Hawaii’s history is at once as fascinating as it is sad. The subject of hundreds of academic thesis and of one huge tome (James Michener’s Hawaii), that history gets a unique treatment from writer Sarah Vowell in her new book Unfamiliar Fishes.
Vowell doesn’t cover any new ground in the book but does make Hawaiian history come alive with her style that is, as more than one critic has noted, cheeky.
Cheeky and conversational in tone with contemporary references and slang adding zest to what might otherwise pass for academic recitation.
For example, she writes: “When it came time for the oligarchs to frame a constitution for their new country, Lorrin Thurston wrote Sanford Dole a letter on March 10,1894, with his thoughts on the subject. It reads much like a long Randy Newman song sung from the point of view of an uppity, powerful white man delighting in his own self-importance that I can’t peruse without hearing Newman’s piano accompaniment twinkling in my head.”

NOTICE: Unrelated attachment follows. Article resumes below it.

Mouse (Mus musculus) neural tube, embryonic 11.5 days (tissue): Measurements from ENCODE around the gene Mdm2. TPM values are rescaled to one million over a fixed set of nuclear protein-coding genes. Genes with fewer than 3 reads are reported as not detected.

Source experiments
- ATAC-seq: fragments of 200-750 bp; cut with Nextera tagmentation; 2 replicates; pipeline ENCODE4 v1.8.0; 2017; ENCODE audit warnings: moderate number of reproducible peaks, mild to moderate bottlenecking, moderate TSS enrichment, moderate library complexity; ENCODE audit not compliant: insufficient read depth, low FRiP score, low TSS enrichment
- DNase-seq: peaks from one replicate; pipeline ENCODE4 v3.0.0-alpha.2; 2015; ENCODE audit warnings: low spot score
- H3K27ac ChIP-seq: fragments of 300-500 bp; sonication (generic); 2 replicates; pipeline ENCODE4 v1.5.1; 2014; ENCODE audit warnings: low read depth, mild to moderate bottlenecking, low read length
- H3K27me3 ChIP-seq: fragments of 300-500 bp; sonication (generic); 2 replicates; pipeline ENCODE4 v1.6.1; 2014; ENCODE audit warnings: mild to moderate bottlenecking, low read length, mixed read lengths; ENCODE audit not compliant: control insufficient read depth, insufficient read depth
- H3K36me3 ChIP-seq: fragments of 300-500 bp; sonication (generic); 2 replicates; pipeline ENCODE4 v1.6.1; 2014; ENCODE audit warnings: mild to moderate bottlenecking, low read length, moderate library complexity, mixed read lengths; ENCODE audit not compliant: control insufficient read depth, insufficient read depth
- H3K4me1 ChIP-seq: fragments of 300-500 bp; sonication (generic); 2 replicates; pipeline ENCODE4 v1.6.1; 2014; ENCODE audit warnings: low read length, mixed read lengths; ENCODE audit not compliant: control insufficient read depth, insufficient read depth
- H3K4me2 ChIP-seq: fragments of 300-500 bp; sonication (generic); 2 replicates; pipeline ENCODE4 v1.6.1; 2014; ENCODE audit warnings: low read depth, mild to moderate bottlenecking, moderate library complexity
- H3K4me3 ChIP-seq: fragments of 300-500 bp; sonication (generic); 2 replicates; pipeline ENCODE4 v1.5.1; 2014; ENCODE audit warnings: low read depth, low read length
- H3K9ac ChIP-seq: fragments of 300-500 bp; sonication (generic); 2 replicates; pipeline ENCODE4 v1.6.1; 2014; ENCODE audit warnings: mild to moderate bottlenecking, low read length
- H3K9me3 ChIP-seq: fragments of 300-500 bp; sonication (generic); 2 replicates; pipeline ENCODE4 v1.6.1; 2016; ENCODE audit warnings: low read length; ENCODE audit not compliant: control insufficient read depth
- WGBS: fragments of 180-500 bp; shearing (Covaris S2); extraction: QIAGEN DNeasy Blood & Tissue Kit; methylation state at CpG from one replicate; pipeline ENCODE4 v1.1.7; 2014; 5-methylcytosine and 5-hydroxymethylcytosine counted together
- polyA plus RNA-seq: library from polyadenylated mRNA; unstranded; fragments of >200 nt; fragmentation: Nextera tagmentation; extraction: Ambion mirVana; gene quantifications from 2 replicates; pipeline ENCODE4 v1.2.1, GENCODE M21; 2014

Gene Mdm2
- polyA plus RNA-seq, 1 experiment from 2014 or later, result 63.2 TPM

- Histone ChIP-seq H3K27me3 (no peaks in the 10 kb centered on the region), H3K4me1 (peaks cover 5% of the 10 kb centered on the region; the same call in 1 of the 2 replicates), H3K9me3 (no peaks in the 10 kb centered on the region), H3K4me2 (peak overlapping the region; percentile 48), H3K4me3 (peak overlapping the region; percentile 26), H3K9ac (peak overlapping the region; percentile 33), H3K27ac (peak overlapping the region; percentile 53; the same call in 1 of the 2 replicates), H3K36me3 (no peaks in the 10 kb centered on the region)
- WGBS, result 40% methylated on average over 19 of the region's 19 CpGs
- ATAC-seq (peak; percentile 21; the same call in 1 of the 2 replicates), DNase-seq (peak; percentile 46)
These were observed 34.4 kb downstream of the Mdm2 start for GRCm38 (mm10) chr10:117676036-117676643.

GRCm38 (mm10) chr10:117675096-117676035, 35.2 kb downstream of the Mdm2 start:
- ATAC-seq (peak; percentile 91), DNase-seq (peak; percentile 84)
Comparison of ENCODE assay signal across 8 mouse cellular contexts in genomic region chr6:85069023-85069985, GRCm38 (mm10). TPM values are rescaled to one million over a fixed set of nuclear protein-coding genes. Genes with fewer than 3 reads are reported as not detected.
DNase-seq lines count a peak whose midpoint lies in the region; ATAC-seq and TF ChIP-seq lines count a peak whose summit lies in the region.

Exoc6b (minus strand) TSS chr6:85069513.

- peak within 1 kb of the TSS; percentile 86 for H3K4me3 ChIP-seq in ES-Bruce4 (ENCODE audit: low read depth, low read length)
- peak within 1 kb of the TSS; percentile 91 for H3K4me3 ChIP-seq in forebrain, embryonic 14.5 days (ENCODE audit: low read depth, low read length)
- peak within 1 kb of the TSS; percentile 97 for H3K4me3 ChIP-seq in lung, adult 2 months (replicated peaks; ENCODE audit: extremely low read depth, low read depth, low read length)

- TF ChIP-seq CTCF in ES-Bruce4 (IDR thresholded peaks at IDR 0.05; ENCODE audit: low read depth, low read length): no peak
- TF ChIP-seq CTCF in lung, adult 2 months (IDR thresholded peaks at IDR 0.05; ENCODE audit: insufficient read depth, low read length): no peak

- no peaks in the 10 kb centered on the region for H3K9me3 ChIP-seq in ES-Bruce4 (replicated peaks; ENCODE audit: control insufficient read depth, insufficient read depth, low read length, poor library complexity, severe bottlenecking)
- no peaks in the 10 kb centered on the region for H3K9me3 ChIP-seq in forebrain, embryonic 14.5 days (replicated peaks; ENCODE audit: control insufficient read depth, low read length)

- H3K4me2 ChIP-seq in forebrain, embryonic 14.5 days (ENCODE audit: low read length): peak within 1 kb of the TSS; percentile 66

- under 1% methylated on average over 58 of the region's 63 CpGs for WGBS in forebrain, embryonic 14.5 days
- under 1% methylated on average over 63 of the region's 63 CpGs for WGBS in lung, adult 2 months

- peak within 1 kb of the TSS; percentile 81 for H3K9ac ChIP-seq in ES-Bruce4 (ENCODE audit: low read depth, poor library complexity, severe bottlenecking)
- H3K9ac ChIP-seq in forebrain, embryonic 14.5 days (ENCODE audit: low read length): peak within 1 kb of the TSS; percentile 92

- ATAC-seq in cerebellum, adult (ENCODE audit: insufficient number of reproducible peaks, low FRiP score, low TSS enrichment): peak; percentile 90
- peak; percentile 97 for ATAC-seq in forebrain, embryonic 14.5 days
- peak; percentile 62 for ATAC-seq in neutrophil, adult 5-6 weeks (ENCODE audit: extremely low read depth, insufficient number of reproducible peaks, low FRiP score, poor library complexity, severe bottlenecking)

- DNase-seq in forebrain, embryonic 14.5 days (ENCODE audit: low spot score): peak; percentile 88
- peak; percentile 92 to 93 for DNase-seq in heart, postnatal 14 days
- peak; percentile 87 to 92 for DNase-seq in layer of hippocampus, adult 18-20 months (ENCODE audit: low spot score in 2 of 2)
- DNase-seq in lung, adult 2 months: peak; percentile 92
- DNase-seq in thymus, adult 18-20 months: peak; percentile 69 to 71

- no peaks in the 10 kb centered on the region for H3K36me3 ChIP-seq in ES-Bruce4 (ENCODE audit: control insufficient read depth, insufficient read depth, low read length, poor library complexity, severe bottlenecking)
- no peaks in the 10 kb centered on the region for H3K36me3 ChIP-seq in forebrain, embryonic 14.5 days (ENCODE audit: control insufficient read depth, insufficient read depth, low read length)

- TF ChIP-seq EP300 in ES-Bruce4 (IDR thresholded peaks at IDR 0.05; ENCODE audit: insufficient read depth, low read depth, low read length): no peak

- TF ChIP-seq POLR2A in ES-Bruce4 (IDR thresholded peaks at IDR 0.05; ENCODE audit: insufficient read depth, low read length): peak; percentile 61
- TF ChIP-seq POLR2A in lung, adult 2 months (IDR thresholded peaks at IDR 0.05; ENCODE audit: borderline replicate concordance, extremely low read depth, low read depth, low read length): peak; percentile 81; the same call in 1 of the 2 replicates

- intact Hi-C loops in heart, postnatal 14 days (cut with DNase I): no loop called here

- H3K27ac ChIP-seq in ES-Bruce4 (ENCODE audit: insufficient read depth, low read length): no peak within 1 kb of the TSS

Reading Vowell is like having a conversation with a very bright and acerbic friend. And like a good friend, she doesn’t drone on, but tells a sweeping story in a mere 233 pages. That’s about a third of a typical Johnathan Franzen novel and just as compelling.
If you’ve seen or heard Vowell in one of her television or radio interviews of late, you know that she is a talent to be reckoned with and someone who can make even the most mundane material interesting.
Unfamiliar Fishes is available at the Deschutes County Library and local book stores.